Pharyngitis

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Not to be confused with laryngitis.
Pharyngitis
acute sore throat
Pharyngitis.jpg
Viral pharyngitis. Note the redness.
Classification and external resources
Pronunciation /færnˈts/
Specialty Infectious disease
ICD-10 J02, J31.2
ICD-9-CM 462, 472.1
DiseasesDB 24580
MedlinePlus 000655
eMedicine emerg/419
MeSH D010612

Pharyngitis is inflammation of the back of the throat, known as the pharynx.[1] It typically results in a sore throat and fever.[1] Other symptoms may include a runny nose, cough, headache, a hoarse voice.[2] Symptoms usually last three to five days. Complications can include sinusitis and acute otitis media.[1] Pharyngitis is typically a type of respiratory tract infection.[3]

Most cases are caused by a viral infection. Strep throat is the cause in about 25% of children and 10% of adults.[1] Uncommon causes include other bacteria such as gonorrhea, fungus, irritants such as smoke, allergies, and gastroesophageal reflux disease.[1][4] Specific testing is not recommended in people who have clear symptoms of a viral infection such as a cold. Otherwise a rapid antigen detection test or throat swab is recommended. Other conditions that can produce similar symptoms include epiglottitis, thyroiditis, retropharyngeal abscess, and occasionally heart disease.[1]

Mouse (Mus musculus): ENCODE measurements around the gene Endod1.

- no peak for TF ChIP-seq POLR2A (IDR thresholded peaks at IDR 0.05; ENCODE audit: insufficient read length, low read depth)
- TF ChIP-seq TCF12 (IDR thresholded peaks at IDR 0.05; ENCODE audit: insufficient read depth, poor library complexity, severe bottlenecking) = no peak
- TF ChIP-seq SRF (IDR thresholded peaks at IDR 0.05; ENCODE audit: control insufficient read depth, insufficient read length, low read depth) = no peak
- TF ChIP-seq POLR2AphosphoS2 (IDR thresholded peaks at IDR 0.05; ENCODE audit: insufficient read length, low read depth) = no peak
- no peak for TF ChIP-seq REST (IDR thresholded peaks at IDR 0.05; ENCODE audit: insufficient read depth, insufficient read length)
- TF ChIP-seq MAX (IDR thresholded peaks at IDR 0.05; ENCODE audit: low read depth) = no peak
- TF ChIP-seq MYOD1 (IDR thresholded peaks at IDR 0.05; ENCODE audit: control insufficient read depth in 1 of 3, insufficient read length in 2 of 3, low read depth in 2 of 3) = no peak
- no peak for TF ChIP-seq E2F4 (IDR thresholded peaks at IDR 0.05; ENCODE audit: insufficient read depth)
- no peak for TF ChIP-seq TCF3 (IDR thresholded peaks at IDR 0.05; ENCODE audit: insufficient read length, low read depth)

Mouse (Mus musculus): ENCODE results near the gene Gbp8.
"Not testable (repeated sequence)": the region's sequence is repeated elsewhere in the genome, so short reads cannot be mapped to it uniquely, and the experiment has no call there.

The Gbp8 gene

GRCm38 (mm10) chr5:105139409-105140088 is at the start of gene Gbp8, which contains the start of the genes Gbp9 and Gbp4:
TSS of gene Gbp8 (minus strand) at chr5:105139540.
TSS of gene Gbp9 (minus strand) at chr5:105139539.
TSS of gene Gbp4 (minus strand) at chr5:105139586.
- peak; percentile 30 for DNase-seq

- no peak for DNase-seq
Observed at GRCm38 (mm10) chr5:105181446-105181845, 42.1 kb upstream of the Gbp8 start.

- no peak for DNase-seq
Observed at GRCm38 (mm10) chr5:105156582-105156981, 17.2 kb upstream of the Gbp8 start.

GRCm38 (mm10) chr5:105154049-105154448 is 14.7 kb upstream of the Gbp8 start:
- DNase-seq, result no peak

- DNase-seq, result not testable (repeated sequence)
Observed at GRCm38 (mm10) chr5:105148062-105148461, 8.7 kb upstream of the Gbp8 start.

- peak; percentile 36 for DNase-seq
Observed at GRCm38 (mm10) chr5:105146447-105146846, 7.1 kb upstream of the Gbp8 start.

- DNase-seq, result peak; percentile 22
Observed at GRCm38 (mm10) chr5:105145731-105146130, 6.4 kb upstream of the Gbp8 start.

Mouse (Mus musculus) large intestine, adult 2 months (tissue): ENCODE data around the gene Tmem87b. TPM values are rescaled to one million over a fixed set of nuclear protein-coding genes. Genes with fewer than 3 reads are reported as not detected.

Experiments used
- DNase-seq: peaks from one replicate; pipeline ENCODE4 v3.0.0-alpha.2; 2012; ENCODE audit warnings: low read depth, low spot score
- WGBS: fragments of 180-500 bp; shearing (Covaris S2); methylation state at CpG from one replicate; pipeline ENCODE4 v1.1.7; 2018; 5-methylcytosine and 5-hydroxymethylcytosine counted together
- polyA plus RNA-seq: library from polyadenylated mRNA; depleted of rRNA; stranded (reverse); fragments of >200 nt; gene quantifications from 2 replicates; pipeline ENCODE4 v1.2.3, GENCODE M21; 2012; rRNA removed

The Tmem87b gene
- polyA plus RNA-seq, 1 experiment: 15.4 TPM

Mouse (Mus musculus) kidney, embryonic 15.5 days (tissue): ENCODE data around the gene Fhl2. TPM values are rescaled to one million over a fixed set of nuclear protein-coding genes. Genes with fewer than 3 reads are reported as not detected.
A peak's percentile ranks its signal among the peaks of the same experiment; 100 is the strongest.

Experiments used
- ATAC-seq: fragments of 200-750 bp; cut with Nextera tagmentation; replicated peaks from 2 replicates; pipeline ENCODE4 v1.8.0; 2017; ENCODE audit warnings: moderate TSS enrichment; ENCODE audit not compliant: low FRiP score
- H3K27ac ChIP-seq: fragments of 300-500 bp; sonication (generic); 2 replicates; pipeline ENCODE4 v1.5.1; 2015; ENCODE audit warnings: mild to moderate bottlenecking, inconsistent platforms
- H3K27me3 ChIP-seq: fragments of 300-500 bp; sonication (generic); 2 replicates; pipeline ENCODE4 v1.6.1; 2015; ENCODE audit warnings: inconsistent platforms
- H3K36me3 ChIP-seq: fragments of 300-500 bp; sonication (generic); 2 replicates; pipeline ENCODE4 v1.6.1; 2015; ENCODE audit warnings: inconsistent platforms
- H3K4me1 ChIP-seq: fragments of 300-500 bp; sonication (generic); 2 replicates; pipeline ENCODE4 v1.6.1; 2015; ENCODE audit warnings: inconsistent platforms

NSAIDs, such as ibuprofen, can be used to help with the pain.[1] Topical lidocaine may also help.[4] Strep throat is typically treated with antibiotics, such as either penicillin or amoxicillin.[1] It is unclear if steroids are useful in acute pharyngitis, other than possibly in severe cases.[5][6]

About 7.5% of people have a sore throat in any three-month period.[7] This resulted in 15 million physician visits in the United States in 2007.[4] Pharyngitis is the most common cause of a sore throat.[8] On the average, adults get a sore throat two to three times a year and children about five times a year.[9][2] The word comes from the Greek word pharynx meaning "throat" and the suffix -itis meaning "inflammation".[10][11]

Classification[edit]

A normal throat